Egypt’s eight-member committee charged with drafting constitutional amendments has announced their proposals. Originally tasked with modifying six provisions, they instead called for eight amendments. [An excellent discussion of the issues at stake, featuring our contributor Tamir Moustafa, can be found here. and his analysis of the amendments is here.] As reported in the press, the

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Published on February 28, 2011
Author:          Filed under: Egypt, hp, Tamir Moustafa, term limits, Tom Ginsburg
 
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Amending the Egyptian Constitution: Six critical articles that test the military’s commitment to democracy

The most important announcement last week from the Egyptian Supreme Council of the Armed Forces was that it had appointed a committee to amend the Egyptian Constitution. The committee, chaired by retired judge Tariq al-Bishri, was tasked to draft constitutional amendments within 10 days, followed by a national referendum on the proposed amendments within two

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Published on February 22, 2011
Author:          Filed under: Egypt, hp, Supreme Constitutional Court of Egypt, Tamir Moustafa
 
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Suharto and Mubarak’s Final Days: Similar Trajectories Leading to Very Different Modes of Transition

On The New Republic’s website on February 2, 2011, Thomas Carothers suggested that those leading the Egyptian transition might want to draw some lessons from the experience of Indonesia. He notes several aspects of the Indonesian transition from the regime of Suharto to a new regime that, he believes, helped Indonesia achieve what was, in

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Published on February 13, 2011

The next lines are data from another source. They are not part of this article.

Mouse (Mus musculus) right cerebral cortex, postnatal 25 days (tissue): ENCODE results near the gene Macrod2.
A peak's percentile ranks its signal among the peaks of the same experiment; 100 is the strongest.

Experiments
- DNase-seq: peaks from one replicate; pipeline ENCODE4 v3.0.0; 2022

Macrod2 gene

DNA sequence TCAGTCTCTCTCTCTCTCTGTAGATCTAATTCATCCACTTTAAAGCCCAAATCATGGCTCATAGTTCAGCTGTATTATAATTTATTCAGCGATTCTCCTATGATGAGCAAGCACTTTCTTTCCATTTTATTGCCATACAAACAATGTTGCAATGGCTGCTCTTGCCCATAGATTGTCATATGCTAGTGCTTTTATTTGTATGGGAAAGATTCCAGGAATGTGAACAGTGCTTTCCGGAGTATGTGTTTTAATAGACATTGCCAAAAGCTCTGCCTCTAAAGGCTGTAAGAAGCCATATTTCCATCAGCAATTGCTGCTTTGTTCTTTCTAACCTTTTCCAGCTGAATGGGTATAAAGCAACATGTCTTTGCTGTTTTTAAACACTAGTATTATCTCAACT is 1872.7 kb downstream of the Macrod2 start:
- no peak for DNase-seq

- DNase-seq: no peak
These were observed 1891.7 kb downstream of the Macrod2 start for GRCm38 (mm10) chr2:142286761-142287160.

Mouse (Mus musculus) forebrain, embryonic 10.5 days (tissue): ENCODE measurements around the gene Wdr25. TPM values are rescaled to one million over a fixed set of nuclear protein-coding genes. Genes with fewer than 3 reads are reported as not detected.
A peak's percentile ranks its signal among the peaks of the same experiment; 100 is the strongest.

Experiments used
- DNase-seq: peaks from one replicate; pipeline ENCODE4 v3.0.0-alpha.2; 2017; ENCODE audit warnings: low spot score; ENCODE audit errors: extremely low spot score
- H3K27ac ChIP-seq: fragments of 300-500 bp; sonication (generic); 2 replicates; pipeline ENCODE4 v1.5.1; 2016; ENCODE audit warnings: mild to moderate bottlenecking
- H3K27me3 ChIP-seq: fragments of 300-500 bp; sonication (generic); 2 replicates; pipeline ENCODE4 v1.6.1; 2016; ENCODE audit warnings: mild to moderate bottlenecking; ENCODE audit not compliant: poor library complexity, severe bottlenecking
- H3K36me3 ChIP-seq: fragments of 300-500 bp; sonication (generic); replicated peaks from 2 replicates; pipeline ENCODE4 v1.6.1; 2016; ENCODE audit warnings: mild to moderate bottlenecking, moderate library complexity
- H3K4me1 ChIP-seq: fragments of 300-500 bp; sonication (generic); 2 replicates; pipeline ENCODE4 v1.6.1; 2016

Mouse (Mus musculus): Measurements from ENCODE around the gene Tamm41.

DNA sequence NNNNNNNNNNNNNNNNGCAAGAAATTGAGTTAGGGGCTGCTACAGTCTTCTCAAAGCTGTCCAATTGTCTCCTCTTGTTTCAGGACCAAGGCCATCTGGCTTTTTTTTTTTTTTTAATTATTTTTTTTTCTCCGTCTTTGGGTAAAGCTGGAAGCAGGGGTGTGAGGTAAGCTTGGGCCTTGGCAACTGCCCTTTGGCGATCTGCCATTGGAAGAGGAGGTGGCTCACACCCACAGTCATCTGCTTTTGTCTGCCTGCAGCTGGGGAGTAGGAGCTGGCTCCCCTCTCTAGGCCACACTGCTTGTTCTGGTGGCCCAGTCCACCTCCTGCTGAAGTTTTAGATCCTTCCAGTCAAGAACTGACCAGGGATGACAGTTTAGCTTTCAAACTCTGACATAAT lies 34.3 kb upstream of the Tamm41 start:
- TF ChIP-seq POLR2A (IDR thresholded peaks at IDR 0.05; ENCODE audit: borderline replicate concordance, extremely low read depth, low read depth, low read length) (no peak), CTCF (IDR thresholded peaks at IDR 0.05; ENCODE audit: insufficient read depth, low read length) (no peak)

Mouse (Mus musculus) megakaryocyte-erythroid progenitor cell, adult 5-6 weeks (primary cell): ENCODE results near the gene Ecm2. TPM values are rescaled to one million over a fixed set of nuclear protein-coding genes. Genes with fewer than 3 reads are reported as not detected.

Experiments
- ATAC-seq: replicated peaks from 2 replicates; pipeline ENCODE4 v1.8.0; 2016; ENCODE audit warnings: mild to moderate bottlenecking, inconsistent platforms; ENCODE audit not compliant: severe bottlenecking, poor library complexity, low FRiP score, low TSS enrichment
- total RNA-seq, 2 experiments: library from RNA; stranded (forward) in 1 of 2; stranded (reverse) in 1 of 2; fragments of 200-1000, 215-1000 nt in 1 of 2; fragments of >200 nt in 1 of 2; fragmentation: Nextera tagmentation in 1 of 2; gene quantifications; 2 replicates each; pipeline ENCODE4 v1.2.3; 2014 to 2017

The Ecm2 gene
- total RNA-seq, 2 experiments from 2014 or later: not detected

Author:          Filed under: Clark Lombardi, constitutional change, coup, Egypt, Indonesia
 
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Andrew Arato on “Egypt’s Transformation: Revolution, Coup, Regime Change, or All of the above?”

Andrew Arato has kindly contributed the following post: “Egypt’s Transformation: Revolution, Coup, Regime Change, or All of the above?”: Among those who believe that in the modern world democracy is a universal value, all have been inspired, amazed and totally convinced by the Egyptian democratic movement. It has accomplished the country’s liberation from its gerontocratic,

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Published on February 12, 2011
Author:          Filed under: Clark Lombardi, constitutional politics, coup, Egypt, emergency powers
 
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The Constitutional Right to Rebel – advice for Egypt?

The ripple effects from Tunisia’s “Jasmine Revolution” are still making themselves felt throughout the Arab World. Earlier today, Egypt’s Mubarak stepped down after weathering large-scale protests and civil disobedience for over two weeks. Elsewhere in the region Lebanon, Algeria, Yemen, Jordan (and to a lesser extent Mauritania, Sudan, Syria, Libya, and Morocco) have also seen

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Published on February 11, 2011
Author:          Filed under: constitutional design, Daniel Lansberg-Rodriguez, Egypt, Tunisia